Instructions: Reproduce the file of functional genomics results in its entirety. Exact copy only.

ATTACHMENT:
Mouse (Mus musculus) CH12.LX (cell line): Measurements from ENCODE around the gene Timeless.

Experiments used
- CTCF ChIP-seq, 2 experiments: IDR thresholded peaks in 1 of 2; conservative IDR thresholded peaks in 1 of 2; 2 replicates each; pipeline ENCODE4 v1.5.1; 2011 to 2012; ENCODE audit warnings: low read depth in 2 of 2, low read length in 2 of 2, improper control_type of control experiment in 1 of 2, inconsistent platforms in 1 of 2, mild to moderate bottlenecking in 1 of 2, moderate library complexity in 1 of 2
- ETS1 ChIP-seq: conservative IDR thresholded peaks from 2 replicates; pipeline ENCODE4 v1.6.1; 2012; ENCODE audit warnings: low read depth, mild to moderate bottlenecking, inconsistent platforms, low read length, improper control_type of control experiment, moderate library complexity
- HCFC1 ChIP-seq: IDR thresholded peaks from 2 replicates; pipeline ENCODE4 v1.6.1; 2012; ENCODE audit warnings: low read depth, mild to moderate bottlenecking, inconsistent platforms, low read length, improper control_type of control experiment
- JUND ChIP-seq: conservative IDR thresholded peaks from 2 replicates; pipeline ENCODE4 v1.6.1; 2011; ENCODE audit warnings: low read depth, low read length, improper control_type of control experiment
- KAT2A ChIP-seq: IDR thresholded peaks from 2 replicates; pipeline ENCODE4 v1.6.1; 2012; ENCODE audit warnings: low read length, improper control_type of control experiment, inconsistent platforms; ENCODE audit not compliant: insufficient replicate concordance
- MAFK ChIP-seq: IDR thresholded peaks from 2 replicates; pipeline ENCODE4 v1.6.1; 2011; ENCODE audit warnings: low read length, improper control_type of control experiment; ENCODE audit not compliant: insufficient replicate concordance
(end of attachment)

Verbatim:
Mouse (Mus musculus) CH12.LX (cell line): Measurements from ENCODE around the gene Timeless.

Experiments used
- CTCF ChIP-seq, 2 experiments: IDR thresholded peaks in 1 of 2; conservative IDR thresholded peaks in 1 of 2; 2 replicates each; pipeline ENCODE4 v1.5.1; 2011 to 2012; ENCODE audit warnings: low read depth in 2 of 2, low read length in 2 of 2, improper control_type of control experiment in 1 of 2, inconsistent platforms in 1 of 2, mild to moderate bottlenecking in 1 of 2, moderate library complexity in 1 of 2
- ETS1 ChIP-seq: conservative IDR thresholded peaks from 2 replicates; pipeline ENCODE4 v1.6.1; 2012; ENCODE audit warnings: low read depth, mild to moderate bottlenecking, inconsistent platforms, low read length, improper control_type of control experiment, moderate library complexity
- HCFC1 ChIP-seq: IDR thresholded peaks from 2 replicates; pipeline ENCODE4 v1.6.1; 2012; ENCODE audit warnings: low read depth, mild to moderate bottlenecking, inconsistent platforms, low read length, improper control_type of control experiment
- JUND ChIP-seq: conservative IDR thresholded peaks from 2 replicates; pipeline ENCODE4 v1.6.1; 2011; ENCODE audit warnings: low read depth, low read length, improper control_type of control experiment
- KAT2A ChIP-seq: IDR thresholded peaks from 2 replicates; pipeline ENCODE4 v1.6.1; 2012; ENCODE audit warnings: low read length, improper control_type of control experiment, inconsistent platforms; ENCODE audit not compliant: insufficient replicate concordance
- MAFK ChIP-seq: IDR thresholded peaks from 2 replicates; pipeline ENCODE4 v1.6.1; 2011; ENCODE audit warnings: low read length, improper control_type of control experiment; ENCODE audit not compliant: insufficient replicate concordance